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What triggered the missile crisis?

Cuba is an island in the Caribbean, 90 miles off the coast of Florida. Between 1933-1958, the island was under the rule of a corrupt dictator, Fulgencio Batista. Under Batista, businesses in the USA exploited Cuba's industries, especially its sugar plantations. However, a revolution in 1958 overthrew Batista and replaced him with a popular leader named Fidel Castro.

Castro's promises to restore freedom and national pride to the people of Cuba caused alarm in the USA, where his slogans sounded like communism. When Castro visited the USA, he was told that the president was too busy to see him. By contrast, Nikita Khrushchev gave Castro a warm welcome in the USSR, which further worried the White House.

Khrushchev knew that the USA had nuclear weapons based in Italy and Turkey aimed at targets in the USSR. He felt that this provided justification for the USSR to also place its nuclear missiles abroad. In the summer of 1962, Khrushchev personally issued an order for Soviet missiles to be shipped to the island of Cuba.

In September 1962, American politicians voiced their concerns about Soviet military activity in Cuba. On 14 October 1962, an American U2 spy plane took a series of photographs over Cuba. The photos revealed a nuclear missile site being built by the Soviets. With the exception of Seattle, every major American city was within range of nuclear missiles launched from Cuba.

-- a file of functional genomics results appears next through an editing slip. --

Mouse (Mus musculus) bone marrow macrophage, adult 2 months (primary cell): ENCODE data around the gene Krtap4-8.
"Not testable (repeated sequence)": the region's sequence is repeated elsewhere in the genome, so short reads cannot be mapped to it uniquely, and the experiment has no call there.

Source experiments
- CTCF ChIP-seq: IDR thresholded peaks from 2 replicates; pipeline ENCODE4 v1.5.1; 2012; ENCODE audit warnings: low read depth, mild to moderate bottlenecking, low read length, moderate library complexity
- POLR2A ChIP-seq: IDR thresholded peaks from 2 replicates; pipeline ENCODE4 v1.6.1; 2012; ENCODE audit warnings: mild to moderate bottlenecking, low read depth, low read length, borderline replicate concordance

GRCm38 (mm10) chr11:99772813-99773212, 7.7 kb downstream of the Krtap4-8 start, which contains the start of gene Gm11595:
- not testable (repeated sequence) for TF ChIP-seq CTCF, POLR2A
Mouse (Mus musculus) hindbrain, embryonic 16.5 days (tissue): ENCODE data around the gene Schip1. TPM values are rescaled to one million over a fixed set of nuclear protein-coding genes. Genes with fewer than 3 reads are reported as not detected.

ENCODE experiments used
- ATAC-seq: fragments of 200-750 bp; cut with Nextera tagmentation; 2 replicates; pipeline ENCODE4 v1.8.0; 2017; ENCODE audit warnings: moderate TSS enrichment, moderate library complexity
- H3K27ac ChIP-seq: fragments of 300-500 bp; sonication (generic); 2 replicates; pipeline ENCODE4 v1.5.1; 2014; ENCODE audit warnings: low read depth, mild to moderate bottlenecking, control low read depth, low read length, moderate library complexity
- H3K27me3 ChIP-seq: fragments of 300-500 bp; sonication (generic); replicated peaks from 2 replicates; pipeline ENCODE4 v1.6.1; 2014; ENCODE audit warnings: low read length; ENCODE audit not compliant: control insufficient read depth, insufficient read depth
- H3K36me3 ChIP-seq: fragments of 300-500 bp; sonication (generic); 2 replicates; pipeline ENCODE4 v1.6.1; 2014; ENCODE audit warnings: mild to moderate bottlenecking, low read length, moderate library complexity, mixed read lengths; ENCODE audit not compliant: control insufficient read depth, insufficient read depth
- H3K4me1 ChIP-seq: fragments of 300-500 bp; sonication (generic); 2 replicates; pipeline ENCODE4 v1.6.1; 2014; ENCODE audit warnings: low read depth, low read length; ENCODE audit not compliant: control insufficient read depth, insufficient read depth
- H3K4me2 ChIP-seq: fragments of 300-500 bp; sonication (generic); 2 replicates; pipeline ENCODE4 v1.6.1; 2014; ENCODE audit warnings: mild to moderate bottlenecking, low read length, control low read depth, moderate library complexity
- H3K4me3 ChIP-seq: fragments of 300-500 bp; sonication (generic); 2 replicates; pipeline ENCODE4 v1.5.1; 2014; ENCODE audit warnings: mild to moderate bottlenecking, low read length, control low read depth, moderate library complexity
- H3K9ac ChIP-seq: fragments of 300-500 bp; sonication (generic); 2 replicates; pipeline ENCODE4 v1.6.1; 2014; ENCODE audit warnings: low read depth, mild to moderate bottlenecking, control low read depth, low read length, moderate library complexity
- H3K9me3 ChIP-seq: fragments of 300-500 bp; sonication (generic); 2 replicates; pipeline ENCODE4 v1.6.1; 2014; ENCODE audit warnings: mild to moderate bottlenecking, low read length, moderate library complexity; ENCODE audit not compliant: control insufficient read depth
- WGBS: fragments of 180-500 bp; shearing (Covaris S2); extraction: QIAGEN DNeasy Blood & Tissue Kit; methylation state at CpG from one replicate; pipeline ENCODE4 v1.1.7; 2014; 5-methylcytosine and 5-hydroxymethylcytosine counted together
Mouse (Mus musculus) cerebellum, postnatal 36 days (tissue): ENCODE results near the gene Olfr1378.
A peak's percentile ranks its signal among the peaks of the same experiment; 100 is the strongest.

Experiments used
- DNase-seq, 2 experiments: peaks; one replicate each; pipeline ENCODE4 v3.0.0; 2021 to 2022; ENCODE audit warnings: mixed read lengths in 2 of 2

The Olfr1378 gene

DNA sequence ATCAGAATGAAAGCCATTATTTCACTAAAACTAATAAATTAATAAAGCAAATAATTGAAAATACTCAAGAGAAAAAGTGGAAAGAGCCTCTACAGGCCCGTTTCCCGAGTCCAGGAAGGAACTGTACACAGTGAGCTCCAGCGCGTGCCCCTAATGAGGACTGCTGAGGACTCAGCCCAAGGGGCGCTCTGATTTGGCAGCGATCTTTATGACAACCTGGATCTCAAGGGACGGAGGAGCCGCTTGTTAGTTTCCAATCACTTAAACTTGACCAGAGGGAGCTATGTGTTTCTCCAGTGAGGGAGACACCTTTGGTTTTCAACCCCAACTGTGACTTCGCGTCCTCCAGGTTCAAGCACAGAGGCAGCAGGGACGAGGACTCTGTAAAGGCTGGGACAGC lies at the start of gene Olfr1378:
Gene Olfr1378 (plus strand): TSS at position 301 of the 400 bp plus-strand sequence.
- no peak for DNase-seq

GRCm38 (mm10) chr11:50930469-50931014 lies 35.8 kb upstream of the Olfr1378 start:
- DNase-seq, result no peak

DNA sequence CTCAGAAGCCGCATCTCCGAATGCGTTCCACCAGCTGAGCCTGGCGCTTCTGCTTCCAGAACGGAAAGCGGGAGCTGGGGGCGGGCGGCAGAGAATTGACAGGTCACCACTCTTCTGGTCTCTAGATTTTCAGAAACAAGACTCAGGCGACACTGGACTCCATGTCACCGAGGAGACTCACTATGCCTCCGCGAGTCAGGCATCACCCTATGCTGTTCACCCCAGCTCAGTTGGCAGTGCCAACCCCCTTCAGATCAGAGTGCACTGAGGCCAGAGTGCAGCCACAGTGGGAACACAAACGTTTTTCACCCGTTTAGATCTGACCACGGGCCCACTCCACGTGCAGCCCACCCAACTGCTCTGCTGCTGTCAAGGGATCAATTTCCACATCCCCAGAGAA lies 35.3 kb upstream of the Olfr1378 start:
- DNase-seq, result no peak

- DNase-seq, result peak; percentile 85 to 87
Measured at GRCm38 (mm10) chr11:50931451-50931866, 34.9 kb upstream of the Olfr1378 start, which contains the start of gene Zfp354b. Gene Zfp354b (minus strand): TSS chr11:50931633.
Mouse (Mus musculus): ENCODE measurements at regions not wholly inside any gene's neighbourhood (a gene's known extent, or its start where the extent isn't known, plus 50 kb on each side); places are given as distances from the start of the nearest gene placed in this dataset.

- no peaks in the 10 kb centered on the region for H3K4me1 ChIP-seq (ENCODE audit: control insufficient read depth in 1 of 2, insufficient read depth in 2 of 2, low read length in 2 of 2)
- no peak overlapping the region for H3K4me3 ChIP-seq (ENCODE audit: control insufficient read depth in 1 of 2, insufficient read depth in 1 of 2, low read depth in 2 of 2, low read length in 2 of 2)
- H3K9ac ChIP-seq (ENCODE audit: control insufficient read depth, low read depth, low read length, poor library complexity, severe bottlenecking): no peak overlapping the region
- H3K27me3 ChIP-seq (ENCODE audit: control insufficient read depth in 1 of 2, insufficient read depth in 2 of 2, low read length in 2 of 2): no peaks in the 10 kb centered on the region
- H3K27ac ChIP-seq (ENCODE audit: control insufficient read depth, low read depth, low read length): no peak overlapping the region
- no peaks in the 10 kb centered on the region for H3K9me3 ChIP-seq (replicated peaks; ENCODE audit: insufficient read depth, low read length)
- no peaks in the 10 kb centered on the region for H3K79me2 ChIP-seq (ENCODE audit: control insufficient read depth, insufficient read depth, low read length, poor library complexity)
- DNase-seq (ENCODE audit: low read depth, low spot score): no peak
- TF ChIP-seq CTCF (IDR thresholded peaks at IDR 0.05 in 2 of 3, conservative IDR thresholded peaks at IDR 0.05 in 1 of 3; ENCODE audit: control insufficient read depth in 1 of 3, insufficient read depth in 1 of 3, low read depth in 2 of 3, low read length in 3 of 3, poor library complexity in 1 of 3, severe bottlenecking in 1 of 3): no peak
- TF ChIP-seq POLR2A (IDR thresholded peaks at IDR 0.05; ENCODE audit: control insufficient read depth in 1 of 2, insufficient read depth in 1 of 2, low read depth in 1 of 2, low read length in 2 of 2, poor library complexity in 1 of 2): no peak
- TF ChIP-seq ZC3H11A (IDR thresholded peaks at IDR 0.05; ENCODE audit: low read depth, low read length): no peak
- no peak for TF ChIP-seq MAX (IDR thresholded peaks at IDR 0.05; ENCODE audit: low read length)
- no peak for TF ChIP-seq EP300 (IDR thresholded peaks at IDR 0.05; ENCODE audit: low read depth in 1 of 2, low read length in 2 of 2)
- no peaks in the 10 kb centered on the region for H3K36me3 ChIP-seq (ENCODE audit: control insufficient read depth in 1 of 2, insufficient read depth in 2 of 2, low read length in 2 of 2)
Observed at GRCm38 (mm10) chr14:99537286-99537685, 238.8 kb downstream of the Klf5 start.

On 16 October, Kennedy was shown the photos. He decided that the missiles would have to be returned to the USSR. His response to Soviet actions brought the world the closest it had ever been to the point of nuclear war.

Examine these sources to find out more:
1. Telegram about missile bases in Cuba, 1962
1. Telegram about missile bases in Cuba, 1962

2. Pentagon satellite photo, 28 October 1962
2. Pentagon satellite photo, 28 October 1962

3. Map & document showing missile range, 1962
3. Map & document showing missile range, 1962